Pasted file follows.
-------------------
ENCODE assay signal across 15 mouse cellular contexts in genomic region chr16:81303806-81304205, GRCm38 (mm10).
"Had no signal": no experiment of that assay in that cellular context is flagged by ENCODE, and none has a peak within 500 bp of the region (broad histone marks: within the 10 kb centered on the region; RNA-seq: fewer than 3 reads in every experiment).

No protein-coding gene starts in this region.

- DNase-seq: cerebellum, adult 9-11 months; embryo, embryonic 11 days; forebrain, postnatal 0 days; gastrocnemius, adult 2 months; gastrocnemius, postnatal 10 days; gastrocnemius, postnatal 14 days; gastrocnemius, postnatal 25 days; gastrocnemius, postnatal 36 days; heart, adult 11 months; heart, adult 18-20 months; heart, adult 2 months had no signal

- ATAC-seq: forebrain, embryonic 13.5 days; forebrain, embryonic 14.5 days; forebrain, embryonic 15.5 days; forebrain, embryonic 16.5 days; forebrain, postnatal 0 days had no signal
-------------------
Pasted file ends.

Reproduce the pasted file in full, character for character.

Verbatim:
ENCODE assay signal across 15 mouse cellular contexts in genomic region chr16:81303806-81304205, GRCm38 (mm10).
"Had no signal": no experiment of that assay in that cellular context is flagged by ENCODE, and none has a peak within 500 bp of the region (broad histone marks: within the 10 kb centered on the region; RNA-seq: fewer than 3 reads in every experiment).

No protein-coding gene starts in this region.

- DNase-seq: cerebellum, adult 9-11 months; embryo, embryonic 11 days; forebrain, postnatal 0 days; gastrocnemius, adult 2 months; gastrocnemius, postnatal 10 days; gastrocnemius, postnatal 14 days; gastrocnemius, postnatal 25 days; gastrocnemius, postnatal 36 days; heart, adult 11 months; heart, adult 18-20 months; heart, adult 2 months had no signal

- ATAC-seq: forebrain, embryonic 13.5 days; forebrain, embryonic 14.5 days; forebrain, embryonic 15.5 days; forebrain, embryonic 16.5 days; forebrain, postnatal 0 days had no signal